Hoaloha Robotics: Tandy Trower's New Healthcare Robotics Company

Hoaloha Robotics wants to put socially assistive robots in our homes for under $10k within three years

2 min read
Hoaloha Robotics: Tandy Trower's New Healthcare Robotics Company

Tandy Trower, who helped launch Microsoft Robotics Studio back in 2006, has started a brand spankin’ new robotics company called Hoaloha Robotics. The goal? Affordable ($5000 – $10000) socially assistive (i.e. elder care) robots in the next three to five years. Trower envisions a robot able to do all of the conventional remote monitoring and pill reminder stuff, but also able to assist with movement, object retrieval, and potentially provide some degree of intelligent social interaction.

Trower believes he can make an important contribution by developing a common interface and software that will make assistive robots easy to use and customize with applications, similar to the way Apple standardized the interface and application model for smartphones. “This is what primarily I believe is holding back most of the industry right now. It’s not that robots can’t be built, it’s that nobody has defined the software that’s going to turn robots into useful appliances,” he said.

Er, they haven’t? Hm.

“The components exist; it’s not difficult to build such a platform,” he said. “What people have lacked is the ability to envision what the right package should contain and, most important, what the applications and user interface should be.”

Now that’s something I wholeheartedly agree with. Or at least, I agree that the interface is going to be the tricky part. I’m not trying to minimize the amount of work that it’s going to take to get the hardware and programming up to snuff, but in order to be an effective assistive robot, the Hoaloha platform is going to have to be more independent than a Roomba or an XV-11, both of which are designed to be totally independent (more or less) and neither of which quite pulls it off. This, specifically, is what Hoaloha is going to be focusing on, partnering with other companies for hardware development. And when it comes to hardware components, they do exist, and they’re getting cheaper in leaps and bounds, making that three to five year timeframe (and the target price) potentially achievable.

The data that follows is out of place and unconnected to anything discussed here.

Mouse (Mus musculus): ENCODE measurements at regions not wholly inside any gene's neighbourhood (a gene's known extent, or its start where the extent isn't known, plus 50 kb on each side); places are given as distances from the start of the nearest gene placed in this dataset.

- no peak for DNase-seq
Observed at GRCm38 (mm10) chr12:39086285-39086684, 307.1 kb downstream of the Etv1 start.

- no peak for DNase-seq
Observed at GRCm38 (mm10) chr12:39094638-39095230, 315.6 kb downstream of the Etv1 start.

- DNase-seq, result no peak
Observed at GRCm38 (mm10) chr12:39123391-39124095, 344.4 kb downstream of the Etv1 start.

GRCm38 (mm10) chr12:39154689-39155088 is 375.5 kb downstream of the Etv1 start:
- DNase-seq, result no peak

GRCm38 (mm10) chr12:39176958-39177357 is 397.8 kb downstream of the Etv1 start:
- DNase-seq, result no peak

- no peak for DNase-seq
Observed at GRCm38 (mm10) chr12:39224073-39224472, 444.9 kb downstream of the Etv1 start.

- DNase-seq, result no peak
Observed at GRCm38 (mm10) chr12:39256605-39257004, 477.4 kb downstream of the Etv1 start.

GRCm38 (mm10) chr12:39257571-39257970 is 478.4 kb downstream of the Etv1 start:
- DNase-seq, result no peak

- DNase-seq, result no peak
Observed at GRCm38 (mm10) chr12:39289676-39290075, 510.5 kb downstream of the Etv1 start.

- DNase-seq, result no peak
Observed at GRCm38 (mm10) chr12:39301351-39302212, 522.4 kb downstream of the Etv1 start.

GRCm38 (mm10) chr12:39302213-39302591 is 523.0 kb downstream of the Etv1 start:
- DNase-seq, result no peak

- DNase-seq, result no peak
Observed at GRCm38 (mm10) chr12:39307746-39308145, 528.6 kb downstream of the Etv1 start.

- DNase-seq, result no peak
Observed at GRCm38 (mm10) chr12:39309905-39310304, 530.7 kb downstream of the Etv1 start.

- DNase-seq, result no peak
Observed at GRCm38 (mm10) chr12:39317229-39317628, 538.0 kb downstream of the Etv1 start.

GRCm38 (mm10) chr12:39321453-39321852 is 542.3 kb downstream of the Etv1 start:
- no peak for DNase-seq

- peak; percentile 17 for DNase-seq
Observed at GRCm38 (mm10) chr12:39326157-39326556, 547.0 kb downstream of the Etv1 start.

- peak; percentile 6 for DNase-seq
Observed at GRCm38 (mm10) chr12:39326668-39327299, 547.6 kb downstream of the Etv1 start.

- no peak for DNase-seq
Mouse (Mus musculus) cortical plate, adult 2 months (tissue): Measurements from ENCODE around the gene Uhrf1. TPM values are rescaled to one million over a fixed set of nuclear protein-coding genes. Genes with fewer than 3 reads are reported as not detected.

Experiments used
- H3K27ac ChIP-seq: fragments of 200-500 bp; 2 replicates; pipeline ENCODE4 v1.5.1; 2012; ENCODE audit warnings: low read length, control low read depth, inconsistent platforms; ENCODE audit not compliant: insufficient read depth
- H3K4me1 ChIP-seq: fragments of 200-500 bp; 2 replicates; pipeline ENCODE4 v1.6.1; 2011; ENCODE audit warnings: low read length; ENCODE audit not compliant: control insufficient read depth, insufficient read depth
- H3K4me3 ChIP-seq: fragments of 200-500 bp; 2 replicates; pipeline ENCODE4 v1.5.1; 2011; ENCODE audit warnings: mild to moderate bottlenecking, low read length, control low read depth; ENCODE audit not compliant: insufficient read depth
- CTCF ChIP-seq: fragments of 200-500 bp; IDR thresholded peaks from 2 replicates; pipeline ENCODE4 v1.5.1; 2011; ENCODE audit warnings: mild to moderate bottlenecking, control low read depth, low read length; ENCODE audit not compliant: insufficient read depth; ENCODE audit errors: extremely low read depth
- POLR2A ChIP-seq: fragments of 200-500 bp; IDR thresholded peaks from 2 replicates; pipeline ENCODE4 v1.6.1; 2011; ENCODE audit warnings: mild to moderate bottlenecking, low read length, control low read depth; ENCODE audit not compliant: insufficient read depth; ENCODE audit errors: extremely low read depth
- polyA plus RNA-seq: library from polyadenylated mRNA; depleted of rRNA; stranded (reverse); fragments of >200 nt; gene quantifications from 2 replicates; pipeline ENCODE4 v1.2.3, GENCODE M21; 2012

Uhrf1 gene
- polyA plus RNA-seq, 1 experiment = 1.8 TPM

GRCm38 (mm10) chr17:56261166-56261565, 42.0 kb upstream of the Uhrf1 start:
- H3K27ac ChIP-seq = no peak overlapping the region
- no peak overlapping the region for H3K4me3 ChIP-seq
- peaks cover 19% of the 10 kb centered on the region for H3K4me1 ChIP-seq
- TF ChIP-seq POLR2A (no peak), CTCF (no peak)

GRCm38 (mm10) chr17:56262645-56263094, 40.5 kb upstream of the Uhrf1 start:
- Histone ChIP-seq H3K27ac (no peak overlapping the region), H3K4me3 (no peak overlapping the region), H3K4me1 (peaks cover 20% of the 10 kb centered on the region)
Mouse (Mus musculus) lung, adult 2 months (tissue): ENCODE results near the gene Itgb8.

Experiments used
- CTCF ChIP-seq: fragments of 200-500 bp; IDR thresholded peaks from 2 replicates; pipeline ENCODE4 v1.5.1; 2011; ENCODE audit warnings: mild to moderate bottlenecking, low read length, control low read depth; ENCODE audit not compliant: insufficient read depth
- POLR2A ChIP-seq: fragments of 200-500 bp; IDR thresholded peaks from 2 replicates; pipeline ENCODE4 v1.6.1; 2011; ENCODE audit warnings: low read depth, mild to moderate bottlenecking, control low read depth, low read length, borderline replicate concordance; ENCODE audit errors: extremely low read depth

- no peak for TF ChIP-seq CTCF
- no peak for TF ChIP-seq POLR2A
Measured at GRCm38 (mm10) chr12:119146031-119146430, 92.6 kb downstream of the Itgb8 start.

Also, here’s the same obligatory quote we’ve been hearing for like the last decade:

Trower said the industry feels a lot like the early days of the PC, when there were Apple II and TRS-80 computers, but they weren’t yet doing a lot to enhance productivity or change people’s lives.

Dammit, I’m getting old over here… It feels like we’ve been stuck in the roboeighties forever.

[ Hoaloha Robotics ] VIA [ Seattle Times ] and [ Hizook ]

Thanks Dan!

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How the U.S. Army Is Turning Robots Into Team Players

Engineers battle the limits of deep learning for battlefield bots

11 min read
Robot with threads near a fallen branch

RoMan, the Army Research Laboratory's robotic manipulator, considers the best way to grasp and move a tree branch at the Adelphi Laboratory Center, in Maryland.

Evan Ackerman
LightGreen

This article is part of our special report on AI, “The Great AI Reckoning.

"I should probably not be standing this close," I think to myself, as the robot slowly approaches a large tree branch on the floor in front of me. It's not the size of the branch that makes me nervous—it's that the robot is operating autonomously, and that while I know what it's supposed to do, I'm not entirely sure what it will do. If everything works the way the roboticists at the U.S. Army Research Laboratory (ARL) in Adelphi, Md., expect, the robot will identify the branch, grasp it, and drag it out of the way. These folks know what they're doing, but I've spent enough time around robots that I take a small step backwards anyway.

The robot, named RoMan, for Robotic Manipulator, is about the size of a large lawn mower, with a tracked base that helps it handle most kinds of terrain. At the front, it has a squat torso equipped with cameras and depth sensors, as well as a pair of arms that were harvested from a prototype disaster-response robot originally developed at NASA's Jet Propulsion Laboratory for a DARPA robotics competition. RoMan's job today is roadway clearing, a multistep task that ARL wants the robot to complete as autonomously as possible. Instead of instructing the robot to grasp specific objects in specific ways and move them to specific places, the operators tell RoMan to "go clear a path." It's then up to the robot to make all the decisions necessary to achieve that objective.

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